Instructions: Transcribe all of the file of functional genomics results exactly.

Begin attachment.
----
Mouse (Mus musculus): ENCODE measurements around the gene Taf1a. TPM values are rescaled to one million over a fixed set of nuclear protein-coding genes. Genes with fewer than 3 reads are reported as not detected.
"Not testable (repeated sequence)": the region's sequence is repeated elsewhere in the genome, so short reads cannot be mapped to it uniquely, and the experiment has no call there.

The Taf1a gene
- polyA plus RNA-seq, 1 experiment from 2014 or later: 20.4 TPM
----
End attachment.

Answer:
Mouse (Mus musculus): ENCODE measurements around the gene Taf1a. TPM values are rescaled to one million over a fixed set of nuclear protein-coding genes. Genes with fewer than 3 reads are reported as not detected.
"Not testable (repeated sequence)": the region's sequence is repeated elsewhere in the genome, so short reads cannot be mapped to it uniquely, and the experiment has no call there.

The Taf1a gene
- polyA plus RNA-seq, 1 experiment from 2014 or later: 20.4 TPM